Soil erosion in karst region of south China is one of the major environmental problems. Beryllium-7, produced by energetic cosmic rags, has been used to trace the geochemical process of the soil erosion. The study has shown that Be-7 activity profiles present a decreasing logarithmic pattern with soil depth. The maximum permeable depth of Be-7 is 2-5mm in different seasons and locations, which is deeper in autumn than in spring, On the contrary, its apparent activity on boundary soil is higher in spring than in autumn. The Be-7 inventories in soil cores are higher in accumulative locations than in eroded one. Upper hills in the karst region are seriously eroded. Erosive intensity is higher in rainy periods than in dry ones. Influenced by the micromorphology and precipitation, the eroded particles accumulated in shallow basin after a short-distance transportation in winter and spring. However, in summer and autumn, they might be transported into drainage systems

Osteological Comparison of Prehistoric Native Americans From Southwest Virginia and East Tennessee Mortuary Caves, 1997,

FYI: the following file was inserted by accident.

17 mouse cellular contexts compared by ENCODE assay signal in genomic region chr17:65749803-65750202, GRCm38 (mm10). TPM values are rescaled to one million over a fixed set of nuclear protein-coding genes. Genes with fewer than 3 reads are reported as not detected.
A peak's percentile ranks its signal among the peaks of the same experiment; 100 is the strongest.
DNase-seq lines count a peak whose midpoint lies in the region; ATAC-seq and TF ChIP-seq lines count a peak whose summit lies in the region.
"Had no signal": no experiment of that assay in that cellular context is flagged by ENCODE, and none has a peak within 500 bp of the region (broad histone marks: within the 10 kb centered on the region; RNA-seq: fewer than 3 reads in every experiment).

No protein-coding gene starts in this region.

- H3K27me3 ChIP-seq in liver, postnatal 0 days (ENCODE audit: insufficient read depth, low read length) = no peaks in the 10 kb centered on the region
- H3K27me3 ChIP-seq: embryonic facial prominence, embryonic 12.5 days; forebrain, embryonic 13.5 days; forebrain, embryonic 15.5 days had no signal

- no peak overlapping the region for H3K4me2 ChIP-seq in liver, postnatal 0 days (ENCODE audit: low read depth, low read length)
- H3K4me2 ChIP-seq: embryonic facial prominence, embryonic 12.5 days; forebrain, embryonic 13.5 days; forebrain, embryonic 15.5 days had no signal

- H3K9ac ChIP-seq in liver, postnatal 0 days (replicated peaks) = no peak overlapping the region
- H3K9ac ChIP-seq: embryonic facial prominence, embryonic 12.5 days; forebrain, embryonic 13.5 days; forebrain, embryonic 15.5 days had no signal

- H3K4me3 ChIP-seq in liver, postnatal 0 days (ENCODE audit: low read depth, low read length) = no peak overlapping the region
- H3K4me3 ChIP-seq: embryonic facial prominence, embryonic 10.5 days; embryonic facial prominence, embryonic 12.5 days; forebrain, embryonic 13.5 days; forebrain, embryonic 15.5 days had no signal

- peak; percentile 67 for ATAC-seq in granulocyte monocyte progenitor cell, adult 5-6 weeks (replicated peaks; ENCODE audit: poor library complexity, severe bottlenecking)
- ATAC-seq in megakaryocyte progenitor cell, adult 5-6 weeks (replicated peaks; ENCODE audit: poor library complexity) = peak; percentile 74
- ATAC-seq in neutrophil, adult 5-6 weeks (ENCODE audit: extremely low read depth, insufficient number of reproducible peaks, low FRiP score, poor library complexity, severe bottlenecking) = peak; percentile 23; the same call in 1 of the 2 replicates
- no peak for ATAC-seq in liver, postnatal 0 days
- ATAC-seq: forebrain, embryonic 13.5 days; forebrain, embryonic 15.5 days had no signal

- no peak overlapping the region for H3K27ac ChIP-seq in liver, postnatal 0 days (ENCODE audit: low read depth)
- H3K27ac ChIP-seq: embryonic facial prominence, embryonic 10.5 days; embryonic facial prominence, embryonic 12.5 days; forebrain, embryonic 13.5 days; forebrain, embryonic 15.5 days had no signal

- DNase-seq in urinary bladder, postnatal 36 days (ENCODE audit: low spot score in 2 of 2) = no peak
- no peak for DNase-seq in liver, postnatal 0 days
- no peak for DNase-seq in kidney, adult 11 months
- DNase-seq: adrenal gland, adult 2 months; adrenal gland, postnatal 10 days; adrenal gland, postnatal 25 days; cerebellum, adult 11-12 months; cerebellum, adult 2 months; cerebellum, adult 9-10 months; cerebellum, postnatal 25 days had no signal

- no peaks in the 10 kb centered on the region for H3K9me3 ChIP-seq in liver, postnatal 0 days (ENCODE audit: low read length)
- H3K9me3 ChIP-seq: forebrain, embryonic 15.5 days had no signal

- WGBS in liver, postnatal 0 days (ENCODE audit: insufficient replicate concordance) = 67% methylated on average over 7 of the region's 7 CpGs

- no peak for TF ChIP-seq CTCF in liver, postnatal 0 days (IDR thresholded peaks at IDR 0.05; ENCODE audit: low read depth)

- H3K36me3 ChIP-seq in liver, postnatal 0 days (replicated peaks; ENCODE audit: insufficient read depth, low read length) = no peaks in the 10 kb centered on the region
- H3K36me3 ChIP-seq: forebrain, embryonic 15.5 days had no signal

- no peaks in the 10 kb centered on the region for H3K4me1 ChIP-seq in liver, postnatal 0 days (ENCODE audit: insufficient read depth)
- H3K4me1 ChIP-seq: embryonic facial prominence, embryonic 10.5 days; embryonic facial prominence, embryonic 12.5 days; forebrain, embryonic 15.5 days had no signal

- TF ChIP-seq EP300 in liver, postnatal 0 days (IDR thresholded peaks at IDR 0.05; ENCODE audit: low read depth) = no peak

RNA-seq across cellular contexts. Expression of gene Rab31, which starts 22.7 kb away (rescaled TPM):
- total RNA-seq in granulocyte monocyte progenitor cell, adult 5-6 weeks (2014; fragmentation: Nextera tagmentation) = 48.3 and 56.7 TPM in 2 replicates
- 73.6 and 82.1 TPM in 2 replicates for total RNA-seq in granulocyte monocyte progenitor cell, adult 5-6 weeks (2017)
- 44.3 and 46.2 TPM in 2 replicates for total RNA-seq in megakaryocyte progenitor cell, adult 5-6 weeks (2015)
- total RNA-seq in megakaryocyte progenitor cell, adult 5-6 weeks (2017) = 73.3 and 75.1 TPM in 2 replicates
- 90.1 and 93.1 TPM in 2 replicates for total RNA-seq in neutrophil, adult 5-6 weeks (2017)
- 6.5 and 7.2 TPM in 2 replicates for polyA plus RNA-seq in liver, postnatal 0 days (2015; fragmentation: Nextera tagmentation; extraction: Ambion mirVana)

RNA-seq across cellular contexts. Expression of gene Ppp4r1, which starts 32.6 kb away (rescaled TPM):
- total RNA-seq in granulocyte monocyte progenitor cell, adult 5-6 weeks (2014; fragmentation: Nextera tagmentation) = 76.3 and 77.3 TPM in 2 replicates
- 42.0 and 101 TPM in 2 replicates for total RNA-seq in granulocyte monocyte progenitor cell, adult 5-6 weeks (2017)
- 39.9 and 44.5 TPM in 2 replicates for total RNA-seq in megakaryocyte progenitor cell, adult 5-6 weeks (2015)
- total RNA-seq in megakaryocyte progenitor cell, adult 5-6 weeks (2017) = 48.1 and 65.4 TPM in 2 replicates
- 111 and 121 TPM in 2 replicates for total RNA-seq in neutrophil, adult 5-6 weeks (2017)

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Boyd Jr. , C. C. , Boyd, D. C.
The remains of at least 160 individuals from 15 burial caves in Southwest Virginia and East Tennessee are compared in terms of their temporal and spatial context, age and sex profiles, incidence of pathologies, and degree and type of postmortem alteration of bone. Individuals appear to have been interred predominantly as primary inhumations. Dental pathologies are frequent for these Late Woodland/Mississippian period interments, but overall levels of nutritional stress and trauma appear low. This suggests a generally good level of health for these prehistoric Native Americans.

Geology, geochemistry, and origin of the continental karst-hosted supergene manganese deposits in the western Rhodope massif, Macedonia, northern Greece, 1997,
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Nimfopoulos M. K. , Pattrick R. A. D. , Michailidis K. M. , Polya D. A. , Esson J. ,